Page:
The other aspect is that I'm exclaiming my near-certainty that Apple will not product this machine anytime soon, so moaning about is going to do you no good. If you want to actually prove me wrong, however, I'll give you the chance to tell me what you want to do with a low-end tower that you can't do with an iMac. Saying "I want to swap components" isn't going to cut it. Swaping components for the sake of swapping components is a niche activity and an idiotic one at that. I'm happy to trust the "honor system" here. By lying about this you're not really changing anything except the perception of this thread, which ultimately doesn't mean that much to me.

My personal advice to you is one word: eBay. About every 18-24 months sell the old iMac on eBay and buy a new one. It's surprisingly economical.
Cat: the other white meat
Reply
Cat: the other white meat
Reply
post #74 of 362
Quote:
Originally Posted by Splinemodel View Post

Really, you guys have to realize that the market for the computer you want is small unless the price is very low, in which case there's not a lot of incentive for Apple to get into that market.

Yea, it's only about, what... 20%? 30%? 40% of the PC market that Apple doesn't have? 95% of PCs sold are Windows, Apple wants a slice of that yet does not offer a consumer tower. Sure, the consumer tower has no market.
post #75 of 362
Quote:
Originally Posted by Splinemodel View Post

Call the wambulance.

This is a new incarnation of a very old thread. The cube didn't sell well, and the current iMacs are quite affordable and quite usable to produce high-end work. end of story.



So you say. History seems to indicate otherwise. If Apple felt it would boost their overall position in the market I'm sure they'd release the computer you're looking for. News flash: they haven't.

The reason why I know the target demographic here is 17 year olds is because no one but 17 year olds moan eternally about saving $300, maybe $400 on a computer (even though they're not really saving any money at all since the iMac gives you a display for the extra cash). The rest of the consumer universe gets together the extra $300 and buys the iMac during the same time that the 17 year olds are moaning about it.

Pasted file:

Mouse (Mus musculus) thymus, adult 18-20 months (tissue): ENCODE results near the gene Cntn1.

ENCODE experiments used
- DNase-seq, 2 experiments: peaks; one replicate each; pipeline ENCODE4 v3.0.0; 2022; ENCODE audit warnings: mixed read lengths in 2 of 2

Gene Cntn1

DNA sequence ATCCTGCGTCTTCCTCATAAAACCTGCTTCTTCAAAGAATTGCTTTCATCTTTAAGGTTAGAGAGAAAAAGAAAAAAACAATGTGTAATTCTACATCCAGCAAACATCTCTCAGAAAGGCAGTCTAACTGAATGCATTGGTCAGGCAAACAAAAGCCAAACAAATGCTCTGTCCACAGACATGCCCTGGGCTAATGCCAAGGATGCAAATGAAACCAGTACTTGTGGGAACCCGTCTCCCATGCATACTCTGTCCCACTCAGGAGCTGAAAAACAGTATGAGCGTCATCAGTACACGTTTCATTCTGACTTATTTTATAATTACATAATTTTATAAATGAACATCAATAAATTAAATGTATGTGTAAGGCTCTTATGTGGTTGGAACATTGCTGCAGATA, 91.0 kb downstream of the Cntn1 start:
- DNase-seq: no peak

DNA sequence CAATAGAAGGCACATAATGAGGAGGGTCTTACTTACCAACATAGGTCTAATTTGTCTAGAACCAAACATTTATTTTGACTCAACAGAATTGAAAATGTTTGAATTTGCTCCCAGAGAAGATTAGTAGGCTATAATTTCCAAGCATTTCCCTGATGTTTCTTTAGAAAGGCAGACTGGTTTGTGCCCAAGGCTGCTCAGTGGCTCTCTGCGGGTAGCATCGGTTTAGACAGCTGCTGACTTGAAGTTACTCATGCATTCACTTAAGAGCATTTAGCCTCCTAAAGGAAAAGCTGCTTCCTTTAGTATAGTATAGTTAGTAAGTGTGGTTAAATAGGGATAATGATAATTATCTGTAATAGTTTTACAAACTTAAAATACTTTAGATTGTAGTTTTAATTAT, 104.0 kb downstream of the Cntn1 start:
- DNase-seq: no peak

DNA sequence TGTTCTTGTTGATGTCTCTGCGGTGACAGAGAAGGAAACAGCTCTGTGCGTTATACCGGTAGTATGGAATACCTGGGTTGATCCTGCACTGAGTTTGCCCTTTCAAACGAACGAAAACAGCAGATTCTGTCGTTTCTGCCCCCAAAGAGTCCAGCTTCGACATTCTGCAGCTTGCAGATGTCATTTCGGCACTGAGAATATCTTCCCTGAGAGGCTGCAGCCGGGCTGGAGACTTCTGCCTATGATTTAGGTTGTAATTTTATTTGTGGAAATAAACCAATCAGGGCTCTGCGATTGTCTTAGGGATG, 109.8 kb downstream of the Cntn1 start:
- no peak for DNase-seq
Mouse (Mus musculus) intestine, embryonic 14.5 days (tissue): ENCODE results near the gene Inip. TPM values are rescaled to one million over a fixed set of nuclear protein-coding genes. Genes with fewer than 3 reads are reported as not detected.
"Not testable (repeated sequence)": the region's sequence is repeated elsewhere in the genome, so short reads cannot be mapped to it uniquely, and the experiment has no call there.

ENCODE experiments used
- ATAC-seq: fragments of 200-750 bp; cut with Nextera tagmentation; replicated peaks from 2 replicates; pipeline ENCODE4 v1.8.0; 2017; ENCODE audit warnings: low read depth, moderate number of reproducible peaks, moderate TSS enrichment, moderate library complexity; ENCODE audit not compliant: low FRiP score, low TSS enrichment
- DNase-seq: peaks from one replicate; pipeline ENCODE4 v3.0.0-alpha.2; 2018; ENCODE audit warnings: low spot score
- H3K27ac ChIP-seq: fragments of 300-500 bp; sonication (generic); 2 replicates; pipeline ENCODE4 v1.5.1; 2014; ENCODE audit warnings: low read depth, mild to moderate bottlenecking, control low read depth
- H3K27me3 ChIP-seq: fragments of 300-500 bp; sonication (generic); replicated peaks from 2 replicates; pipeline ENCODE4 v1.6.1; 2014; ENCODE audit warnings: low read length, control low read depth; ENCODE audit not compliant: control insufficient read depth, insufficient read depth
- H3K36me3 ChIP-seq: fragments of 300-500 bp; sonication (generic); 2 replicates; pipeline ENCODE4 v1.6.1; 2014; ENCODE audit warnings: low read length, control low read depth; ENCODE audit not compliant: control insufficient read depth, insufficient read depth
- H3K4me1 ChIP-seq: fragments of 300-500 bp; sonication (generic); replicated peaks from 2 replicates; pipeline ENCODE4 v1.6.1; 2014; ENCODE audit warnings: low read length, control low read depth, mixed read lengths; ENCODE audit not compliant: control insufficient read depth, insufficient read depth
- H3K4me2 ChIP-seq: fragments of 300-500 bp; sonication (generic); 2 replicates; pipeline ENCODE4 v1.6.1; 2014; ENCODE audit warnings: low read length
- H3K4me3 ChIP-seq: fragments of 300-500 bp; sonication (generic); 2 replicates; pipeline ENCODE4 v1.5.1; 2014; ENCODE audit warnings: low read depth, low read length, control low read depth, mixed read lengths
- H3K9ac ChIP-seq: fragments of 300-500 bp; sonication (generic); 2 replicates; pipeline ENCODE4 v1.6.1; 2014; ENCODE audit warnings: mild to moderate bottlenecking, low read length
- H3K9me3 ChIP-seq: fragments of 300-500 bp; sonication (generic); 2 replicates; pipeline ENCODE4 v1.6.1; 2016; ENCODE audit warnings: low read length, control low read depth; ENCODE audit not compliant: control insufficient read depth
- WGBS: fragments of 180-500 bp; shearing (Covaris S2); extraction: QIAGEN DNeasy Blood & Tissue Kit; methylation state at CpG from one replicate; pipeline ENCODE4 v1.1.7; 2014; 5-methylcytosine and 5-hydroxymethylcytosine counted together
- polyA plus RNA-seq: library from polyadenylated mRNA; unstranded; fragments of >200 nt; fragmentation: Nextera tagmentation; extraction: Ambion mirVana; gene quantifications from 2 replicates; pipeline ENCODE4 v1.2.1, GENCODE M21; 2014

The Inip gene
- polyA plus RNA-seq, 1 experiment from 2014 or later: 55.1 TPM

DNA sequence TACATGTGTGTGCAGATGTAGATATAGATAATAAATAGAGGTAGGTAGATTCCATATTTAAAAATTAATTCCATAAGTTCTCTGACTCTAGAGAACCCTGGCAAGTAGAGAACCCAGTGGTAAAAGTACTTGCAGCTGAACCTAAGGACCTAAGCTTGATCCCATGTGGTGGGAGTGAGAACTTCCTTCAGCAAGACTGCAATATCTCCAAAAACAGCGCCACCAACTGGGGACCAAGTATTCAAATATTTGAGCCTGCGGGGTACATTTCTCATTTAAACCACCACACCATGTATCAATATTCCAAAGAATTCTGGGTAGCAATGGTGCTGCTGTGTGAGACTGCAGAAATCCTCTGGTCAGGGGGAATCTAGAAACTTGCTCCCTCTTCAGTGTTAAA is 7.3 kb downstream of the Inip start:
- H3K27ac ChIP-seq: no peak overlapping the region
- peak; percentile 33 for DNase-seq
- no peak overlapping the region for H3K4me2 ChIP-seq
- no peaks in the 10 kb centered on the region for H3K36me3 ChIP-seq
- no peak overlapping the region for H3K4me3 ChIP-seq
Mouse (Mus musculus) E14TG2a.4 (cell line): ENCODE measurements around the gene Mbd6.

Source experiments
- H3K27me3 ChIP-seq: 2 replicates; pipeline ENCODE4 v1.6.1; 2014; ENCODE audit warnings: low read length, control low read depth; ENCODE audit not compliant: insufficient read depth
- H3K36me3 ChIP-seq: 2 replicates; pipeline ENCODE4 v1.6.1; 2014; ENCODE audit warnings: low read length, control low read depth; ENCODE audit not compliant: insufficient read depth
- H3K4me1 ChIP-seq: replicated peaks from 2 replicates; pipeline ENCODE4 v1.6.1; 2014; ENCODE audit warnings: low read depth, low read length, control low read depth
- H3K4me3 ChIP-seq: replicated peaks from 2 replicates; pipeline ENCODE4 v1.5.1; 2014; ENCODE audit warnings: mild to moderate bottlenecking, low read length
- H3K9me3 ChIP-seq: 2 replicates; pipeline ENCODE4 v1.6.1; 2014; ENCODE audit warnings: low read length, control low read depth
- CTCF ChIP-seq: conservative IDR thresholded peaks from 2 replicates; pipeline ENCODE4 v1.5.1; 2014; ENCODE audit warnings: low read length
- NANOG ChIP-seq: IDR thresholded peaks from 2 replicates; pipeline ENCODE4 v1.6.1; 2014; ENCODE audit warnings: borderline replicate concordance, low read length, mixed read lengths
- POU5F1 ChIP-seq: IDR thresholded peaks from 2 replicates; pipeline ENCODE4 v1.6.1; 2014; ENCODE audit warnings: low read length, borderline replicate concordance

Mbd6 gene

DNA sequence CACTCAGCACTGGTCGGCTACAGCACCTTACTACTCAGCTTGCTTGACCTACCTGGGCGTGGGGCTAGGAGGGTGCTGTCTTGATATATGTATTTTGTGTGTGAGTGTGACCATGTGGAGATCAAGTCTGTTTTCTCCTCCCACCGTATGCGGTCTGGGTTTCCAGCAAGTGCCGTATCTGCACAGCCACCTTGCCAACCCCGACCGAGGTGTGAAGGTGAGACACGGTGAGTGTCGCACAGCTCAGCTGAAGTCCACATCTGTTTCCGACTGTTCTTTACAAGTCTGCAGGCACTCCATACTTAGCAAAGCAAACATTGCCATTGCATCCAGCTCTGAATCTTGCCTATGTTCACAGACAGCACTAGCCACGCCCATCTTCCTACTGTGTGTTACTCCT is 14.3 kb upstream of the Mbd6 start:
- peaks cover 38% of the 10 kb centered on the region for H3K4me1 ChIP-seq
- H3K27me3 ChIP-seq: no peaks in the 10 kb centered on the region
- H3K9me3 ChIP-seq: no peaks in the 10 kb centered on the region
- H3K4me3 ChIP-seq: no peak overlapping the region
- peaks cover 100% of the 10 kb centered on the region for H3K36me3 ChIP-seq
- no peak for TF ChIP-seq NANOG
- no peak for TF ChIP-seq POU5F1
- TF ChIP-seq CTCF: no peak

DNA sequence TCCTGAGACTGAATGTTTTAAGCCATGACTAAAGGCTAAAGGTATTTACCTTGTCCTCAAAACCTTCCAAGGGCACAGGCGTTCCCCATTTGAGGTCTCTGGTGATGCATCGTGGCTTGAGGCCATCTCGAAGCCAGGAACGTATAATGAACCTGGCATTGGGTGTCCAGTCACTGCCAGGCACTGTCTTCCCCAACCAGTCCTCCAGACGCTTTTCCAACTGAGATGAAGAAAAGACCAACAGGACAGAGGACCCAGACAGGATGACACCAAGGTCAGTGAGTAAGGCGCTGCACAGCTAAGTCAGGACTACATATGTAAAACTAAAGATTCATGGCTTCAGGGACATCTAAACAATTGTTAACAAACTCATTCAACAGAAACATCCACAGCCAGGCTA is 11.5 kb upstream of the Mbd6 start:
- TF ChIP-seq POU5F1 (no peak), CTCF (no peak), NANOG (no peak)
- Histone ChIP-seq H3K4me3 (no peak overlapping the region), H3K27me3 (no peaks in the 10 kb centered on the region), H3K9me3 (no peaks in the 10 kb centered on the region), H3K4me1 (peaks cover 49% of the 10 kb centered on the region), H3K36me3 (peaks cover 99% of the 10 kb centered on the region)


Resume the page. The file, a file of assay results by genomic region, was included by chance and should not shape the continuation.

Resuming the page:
er, ummm, 17 year olds?

I'm not 17, will be 56 shortly, and $300 to $400 savings is important.

I have an iMac iSight 20" with a G5, and I still feel frustrated that I can't upgrade to 802.11n so I can use Apple's new AppleTV, without having to buy an Airport extreme. A slot would come in handy.

I will be upset when USB 3, a new Bluetooth standard, a new harddrive bus like SATA becomes common. Any arguments for an AIO other than it saves space is a total rationalization. Both the Mac mini and iMac are designed for niche markets, albeit well designed.

Neither of them offer the ease of use nor the flexibility of a standard tower or shuttle.
just waiting to be included in one of Apple's target markets.
Don't get me wrong, I like the flat panel iMac, actually own an iMac, and I like the Mac mini, but...........
Reply
just waiting to be included in one of Apple's target markets.
Don't get me wrong, I like the flat panel iMac, actually own an iMac, and I like the Mac mini, but...........
Reply
post #76 of 362
Quote:
Originally Posted by Splinemodel View Post

Since you had to ask, I do this because we have so many damn threads about low-end mac towers, and aside from the naive thread starter, it's always the same group of people in the echo chamber. Since you're new here I can't blame you for being suspicious.

The other aspect is that I'm exclaiming my near-certainty that Apple will not product this machine anytime soon, so moaning about is going to do you no good. If you want to actually prove me wrong, however, I'll give you the chance to tell me what you want to do with a low-end tower that you can't do with an iMac. Saying "I want to swap components" isn't going to cut it. Swaping components for the sake of swapping components is a niche activity and an idiotic one at that. I'm happy to trust the "honor system" here. By lying about this you're not really changing anything except the perception of this thread, which ultimately doesn't mean that much to me.

My personal advice to you is one word: eBay. About every 18-24 months sell the old iMac on eBay and buy a new one. It's surprisingly economical.

Last I looked there are a lot of PCI card manufacturers. Last I looked, PCI cards are even sold @ Walmart. Last I looked the PCI card industry in and of itself dwarfs Apples computer sales.

People don't swap components for the sake of swapping components. That has got to be the most ridiculous argument I've ever heard.
just waiting to be included in one of Apple's target markets.
Don't get me wrong, I like the flat panel iMac, actually own an iMac, and I like the Mac mini, but...........